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Review: Celtic Connections

Manu Dibango and Debademba

Manu Dibango and Debademba

Old Fruitmarket, Glasgow

Cameroonian saxophonist Manu Dibango is one of the pioneers of world music, having been the first African artist to have a single in the American Top 40, back in 1972. At the age of 80 he might have been expected to slow down, just a little, but here he was at Celtic Connections, with a steaming hot band, a recent album under his belt and looking and sounding in fine form.

First up, however, were West African band Debademba. These guys were a revelation. Centred on the outstanding talents of guitarist Abdoulaye Traoré and vocalist Mohamed Diaby, they absolutely tore the roof off of the Old Fruitmarket, with an incredible mix of afrobeat, blues and funk, that had the audience yelling for more.

Manu Dibango's six piece band preceded him on stage, setting up the sort of relaxed, jazz-funk groove which would characterise the first half of his set. The man himself, looking about half his actual age, strolled on presently, playing tasteful sax, every inch the elder statesman of African music. The set slipped by smoothly, the band producing the sort of laid-back, funky jazz, reminiscent of mid-period Crusaders. The pace picked up, though, as the band explored afrofunk, blues and latin-tinged dance beats, proving that they could rock out with the best of them.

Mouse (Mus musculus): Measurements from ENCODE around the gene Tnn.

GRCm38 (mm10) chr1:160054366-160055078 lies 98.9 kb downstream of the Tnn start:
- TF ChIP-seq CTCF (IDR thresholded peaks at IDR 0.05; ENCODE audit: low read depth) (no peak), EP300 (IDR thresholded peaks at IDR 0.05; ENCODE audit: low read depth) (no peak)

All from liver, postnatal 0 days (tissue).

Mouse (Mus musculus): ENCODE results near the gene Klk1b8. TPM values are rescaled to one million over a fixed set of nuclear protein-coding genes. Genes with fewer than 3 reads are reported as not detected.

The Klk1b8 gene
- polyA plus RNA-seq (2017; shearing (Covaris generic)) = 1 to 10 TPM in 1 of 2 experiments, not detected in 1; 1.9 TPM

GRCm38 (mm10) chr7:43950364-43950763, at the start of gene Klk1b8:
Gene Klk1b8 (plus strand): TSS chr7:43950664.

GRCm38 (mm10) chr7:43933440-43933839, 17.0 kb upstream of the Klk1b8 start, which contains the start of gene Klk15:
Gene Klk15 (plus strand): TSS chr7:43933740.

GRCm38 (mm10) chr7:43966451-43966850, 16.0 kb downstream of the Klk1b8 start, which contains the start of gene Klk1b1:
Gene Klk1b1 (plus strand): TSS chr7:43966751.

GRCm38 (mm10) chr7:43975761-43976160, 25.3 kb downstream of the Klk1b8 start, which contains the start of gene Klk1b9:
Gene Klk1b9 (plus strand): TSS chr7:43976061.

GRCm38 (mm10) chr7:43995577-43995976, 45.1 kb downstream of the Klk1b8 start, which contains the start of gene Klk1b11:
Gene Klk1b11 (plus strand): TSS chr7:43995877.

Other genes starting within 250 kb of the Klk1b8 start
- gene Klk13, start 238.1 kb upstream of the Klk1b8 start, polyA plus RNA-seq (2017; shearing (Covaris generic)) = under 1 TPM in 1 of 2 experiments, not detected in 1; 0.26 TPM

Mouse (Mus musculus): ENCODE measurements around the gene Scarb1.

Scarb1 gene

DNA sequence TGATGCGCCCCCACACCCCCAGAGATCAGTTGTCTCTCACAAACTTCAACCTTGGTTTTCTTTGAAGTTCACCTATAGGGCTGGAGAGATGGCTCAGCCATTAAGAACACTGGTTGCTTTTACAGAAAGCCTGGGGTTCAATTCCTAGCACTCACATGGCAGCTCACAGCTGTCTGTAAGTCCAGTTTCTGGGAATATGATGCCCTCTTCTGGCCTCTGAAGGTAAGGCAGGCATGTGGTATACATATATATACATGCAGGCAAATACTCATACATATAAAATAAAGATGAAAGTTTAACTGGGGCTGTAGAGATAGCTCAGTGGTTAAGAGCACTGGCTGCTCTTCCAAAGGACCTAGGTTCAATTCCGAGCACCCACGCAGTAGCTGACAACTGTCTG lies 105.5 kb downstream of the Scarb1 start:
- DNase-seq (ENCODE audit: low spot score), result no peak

His two singers had the crowd clapping, swaying and dancing to order and there was general bopping and grooving in all directions. Even your aged correspondent could not be prevented from joining in. The festival website described Dibango as a treat for heart, soul and feet and it was far from wrong.

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